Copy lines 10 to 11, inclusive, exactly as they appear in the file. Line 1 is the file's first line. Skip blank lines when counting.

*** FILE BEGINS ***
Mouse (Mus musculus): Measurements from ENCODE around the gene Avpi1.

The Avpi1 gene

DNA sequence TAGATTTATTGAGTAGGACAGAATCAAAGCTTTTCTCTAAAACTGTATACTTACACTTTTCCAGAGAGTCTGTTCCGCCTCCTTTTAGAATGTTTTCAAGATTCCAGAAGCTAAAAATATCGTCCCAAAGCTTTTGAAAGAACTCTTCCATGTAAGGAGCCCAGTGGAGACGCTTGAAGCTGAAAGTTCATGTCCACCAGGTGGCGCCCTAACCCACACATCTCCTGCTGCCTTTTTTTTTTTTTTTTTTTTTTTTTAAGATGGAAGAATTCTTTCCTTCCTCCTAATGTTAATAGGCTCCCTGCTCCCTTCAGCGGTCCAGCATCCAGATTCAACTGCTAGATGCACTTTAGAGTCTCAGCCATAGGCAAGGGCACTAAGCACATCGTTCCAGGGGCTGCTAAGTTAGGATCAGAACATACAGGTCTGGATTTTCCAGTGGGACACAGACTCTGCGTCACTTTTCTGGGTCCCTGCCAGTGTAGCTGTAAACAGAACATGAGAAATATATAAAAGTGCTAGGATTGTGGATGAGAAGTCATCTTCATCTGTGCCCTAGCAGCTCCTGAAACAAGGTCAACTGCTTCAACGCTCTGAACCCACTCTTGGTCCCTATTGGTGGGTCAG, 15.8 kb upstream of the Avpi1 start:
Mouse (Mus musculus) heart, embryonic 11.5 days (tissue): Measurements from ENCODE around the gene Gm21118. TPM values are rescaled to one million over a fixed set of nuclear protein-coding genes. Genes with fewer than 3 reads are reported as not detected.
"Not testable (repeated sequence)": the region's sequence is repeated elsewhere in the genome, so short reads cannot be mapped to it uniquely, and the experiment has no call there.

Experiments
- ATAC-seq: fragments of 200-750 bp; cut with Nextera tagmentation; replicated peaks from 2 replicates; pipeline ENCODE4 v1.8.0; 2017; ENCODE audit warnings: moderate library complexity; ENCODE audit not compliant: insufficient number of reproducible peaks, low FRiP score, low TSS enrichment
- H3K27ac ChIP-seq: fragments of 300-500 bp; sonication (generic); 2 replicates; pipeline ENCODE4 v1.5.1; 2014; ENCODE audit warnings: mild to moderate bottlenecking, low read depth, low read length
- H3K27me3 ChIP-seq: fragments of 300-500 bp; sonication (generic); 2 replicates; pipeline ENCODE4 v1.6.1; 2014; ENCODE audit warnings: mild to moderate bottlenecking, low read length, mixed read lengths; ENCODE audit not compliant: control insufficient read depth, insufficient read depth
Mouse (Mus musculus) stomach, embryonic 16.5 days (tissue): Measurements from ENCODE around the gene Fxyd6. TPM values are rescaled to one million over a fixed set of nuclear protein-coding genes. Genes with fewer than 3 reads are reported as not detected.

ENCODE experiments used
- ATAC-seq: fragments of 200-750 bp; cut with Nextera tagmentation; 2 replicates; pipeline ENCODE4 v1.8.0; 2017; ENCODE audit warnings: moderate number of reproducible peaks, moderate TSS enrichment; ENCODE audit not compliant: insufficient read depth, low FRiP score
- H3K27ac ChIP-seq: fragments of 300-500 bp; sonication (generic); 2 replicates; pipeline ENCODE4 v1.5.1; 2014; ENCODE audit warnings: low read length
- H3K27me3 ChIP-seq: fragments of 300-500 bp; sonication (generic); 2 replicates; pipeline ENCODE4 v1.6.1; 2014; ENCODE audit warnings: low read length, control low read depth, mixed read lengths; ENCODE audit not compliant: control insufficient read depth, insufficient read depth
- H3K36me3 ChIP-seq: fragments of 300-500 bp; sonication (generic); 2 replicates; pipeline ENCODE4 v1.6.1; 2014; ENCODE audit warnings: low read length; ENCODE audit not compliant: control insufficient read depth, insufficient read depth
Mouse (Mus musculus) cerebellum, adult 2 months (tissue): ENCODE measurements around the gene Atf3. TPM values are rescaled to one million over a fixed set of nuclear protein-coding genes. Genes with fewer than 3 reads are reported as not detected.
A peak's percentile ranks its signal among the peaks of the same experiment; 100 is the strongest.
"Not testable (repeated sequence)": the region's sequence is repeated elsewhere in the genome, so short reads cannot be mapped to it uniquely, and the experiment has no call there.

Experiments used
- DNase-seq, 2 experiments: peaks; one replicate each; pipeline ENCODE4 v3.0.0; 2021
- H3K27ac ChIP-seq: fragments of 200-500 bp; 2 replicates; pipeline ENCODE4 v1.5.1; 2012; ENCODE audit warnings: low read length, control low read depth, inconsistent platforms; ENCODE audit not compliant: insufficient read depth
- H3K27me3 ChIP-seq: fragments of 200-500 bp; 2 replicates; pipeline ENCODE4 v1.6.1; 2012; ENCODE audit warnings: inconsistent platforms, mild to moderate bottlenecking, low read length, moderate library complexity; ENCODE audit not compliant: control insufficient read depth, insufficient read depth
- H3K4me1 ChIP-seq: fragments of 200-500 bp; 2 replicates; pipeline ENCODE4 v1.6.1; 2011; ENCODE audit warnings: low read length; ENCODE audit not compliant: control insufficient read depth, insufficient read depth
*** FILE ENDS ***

Mouse (Mus musculus) stomach, embryonic 16.5 days (tissue): Measurements from ENCODE around the gene Fxyd6. TPM values are rescaled to one million over a fixed set of nuclear protein-coding genes. Genes with fewer than 3 reads are reported as not detected.

ENCODE experiments used